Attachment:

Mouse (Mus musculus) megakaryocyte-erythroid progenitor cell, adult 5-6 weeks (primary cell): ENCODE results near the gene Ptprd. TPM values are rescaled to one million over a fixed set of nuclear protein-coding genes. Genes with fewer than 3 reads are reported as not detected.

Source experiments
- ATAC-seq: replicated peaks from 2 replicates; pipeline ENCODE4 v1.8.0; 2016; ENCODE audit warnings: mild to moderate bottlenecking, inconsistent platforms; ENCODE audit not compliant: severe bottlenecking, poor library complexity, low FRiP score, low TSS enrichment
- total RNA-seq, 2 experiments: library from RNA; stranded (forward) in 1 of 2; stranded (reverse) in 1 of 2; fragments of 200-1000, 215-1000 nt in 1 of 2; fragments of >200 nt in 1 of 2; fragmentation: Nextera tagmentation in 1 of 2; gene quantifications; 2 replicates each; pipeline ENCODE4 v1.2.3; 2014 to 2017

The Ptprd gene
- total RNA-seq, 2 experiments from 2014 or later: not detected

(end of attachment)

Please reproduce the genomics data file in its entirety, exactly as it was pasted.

Mouse (Mus musculus) megakaryocyte-erythroid progenitor cell, adult 5-6 weeks (primary cell): ENCODE results near the gene Ptprd. TPM values are rescaled to one million over a fixed set of nuclear protein-coding genes. Genes with fewer than 3 reads are reported as not detected.

Source experiments
- ATAC-seq: replicated peaks from 2 replicates; pipeline ENCODE4 v1.8.0; 2016; ENCODE audit warnings: mild to moderate bottlenecking, inconsistent platforms; ENCODE audit not compliant: severe bottlenecking, poor library complexity, low FRiP score, low TSS enrichment
- total RNA-seq, 2 experiments: library from RNA; stranded (forward) in 1 of 2; stranded (reverse) in 1 of 2; fragments of 200-1000, 215-1000 nt in 1 of 2; fragments of >200 nt in 1 of 2; fragmentation: Nextera tagmentation in 1 of 2; gene quantifications; 2 replicates each; pipeline ENCODE4 v1.2.3; 2014 to 2017

The Ptprd gene
- total RNA-seq, 2 experiments from 2014 or later: not detected